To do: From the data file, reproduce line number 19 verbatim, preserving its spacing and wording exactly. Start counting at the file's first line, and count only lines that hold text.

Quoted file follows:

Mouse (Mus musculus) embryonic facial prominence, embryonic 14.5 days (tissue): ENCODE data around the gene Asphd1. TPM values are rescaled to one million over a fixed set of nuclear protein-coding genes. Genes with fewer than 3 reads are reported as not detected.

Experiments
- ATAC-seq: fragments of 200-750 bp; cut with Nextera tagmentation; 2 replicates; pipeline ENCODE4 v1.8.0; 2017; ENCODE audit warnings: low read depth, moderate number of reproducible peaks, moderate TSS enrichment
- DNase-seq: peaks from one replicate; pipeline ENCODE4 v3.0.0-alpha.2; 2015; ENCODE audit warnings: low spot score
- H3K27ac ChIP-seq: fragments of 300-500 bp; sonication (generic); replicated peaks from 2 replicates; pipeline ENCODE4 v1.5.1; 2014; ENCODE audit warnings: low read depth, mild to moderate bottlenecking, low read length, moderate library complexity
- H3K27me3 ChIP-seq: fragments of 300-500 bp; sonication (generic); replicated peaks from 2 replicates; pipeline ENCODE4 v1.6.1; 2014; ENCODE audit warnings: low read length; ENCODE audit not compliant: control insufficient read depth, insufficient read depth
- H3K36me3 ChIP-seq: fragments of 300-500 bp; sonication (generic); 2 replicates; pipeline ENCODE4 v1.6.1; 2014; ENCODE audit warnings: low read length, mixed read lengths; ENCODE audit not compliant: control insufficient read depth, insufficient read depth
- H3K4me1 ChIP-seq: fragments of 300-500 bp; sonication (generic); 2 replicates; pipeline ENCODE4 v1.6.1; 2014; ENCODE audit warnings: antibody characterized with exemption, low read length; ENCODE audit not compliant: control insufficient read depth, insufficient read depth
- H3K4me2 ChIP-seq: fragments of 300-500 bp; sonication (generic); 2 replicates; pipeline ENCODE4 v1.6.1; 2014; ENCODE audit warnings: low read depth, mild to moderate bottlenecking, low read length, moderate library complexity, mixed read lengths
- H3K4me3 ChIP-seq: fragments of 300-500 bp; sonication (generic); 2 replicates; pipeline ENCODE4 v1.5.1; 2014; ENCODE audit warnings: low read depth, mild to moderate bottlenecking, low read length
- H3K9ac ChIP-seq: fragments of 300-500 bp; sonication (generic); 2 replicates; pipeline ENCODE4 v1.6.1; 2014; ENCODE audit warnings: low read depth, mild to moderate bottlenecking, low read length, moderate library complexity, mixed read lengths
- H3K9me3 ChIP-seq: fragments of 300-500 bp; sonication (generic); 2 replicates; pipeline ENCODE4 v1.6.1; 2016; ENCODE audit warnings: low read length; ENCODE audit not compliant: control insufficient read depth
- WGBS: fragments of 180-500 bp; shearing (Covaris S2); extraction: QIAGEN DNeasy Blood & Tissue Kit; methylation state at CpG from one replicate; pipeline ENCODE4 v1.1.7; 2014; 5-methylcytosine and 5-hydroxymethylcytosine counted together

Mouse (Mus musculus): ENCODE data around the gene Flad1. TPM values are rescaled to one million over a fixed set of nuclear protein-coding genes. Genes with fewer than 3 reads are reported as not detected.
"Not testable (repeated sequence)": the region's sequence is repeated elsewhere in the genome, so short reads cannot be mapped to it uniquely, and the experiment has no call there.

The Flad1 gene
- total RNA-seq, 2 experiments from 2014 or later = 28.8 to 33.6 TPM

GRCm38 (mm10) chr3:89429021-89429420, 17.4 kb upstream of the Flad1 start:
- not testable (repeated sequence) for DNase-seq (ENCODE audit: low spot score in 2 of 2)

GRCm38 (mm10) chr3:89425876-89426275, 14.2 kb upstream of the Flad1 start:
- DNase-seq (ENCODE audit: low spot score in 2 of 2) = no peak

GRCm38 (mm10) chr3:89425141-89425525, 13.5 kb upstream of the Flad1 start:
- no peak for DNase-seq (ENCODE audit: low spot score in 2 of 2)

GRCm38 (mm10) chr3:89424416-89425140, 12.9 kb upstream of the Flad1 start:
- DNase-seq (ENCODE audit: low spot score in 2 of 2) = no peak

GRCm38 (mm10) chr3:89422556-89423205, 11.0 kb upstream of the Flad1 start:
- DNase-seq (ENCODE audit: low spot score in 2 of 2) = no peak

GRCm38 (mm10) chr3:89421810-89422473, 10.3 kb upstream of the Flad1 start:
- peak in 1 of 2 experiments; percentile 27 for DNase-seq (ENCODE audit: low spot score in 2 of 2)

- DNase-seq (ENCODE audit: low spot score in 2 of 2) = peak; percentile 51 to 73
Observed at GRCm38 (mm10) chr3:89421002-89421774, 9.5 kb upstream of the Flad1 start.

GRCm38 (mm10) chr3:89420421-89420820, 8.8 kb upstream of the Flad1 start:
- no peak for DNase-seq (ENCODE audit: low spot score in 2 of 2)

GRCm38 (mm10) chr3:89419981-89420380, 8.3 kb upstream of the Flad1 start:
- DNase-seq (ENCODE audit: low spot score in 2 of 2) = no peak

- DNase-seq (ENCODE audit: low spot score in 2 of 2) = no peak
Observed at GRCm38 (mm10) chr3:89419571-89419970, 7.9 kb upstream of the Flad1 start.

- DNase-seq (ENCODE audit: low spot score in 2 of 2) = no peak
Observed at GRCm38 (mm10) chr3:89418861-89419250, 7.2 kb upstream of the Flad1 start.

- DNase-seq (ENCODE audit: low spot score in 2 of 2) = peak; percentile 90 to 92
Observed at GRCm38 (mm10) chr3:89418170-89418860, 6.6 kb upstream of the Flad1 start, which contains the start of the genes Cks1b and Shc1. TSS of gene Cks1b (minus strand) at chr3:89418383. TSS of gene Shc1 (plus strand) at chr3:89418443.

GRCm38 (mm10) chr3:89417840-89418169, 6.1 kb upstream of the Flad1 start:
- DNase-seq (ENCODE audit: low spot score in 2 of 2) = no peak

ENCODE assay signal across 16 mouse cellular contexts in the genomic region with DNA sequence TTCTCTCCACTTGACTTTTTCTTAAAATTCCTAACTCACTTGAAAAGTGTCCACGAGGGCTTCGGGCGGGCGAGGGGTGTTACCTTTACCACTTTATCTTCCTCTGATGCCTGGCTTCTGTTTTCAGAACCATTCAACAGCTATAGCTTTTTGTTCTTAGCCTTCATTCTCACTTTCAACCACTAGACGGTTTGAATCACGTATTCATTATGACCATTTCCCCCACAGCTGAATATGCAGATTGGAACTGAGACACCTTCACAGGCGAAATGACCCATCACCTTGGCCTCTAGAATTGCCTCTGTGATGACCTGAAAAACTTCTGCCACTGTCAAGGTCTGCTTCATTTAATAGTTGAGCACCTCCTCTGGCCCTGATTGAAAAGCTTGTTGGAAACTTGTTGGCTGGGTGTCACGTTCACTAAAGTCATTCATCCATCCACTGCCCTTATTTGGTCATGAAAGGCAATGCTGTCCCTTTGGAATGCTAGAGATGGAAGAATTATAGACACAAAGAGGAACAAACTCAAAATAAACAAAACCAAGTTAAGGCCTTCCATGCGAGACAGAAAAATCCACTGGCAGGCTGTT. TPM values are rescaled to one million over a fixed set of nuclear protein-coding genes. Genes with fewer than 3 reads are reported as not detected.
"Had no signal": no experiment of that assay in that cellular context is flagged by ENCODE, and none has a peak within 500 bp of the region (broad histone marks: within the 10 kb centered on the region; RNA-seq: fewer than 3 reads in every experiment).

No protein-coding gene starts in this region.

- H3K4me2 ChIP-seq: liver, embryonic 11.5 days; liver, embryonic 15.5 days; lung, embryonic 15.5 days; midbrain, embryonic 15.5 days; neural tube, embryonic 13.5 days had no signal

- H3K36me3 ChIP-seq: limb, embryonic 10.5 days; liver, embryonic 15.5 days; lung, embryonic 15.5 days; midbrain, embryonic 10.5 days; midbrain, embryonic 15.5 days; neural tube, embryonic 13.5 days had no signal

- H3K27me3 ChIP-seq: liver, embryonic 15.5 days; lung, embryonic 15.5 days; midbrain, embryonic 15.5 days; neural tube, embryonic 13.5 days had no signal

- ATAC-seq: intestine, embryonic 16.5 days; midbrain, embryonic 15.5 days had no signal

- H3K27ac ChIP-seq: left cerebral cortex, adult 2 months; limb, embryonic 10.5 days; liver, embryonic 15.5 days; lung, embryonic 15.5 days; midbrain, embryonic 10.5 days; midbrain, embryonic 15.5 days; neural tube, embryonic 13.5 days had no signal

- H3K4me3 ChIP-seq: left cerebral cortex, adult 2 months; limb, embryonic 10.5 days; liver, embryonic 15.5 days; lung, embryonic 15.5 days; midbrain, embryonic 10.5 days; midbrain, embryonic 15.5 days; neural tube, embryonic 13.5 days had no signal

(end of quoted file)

- not testable (repeated sequence) for DNase-seq (ENCODE audit: low spot score in 2 of 2)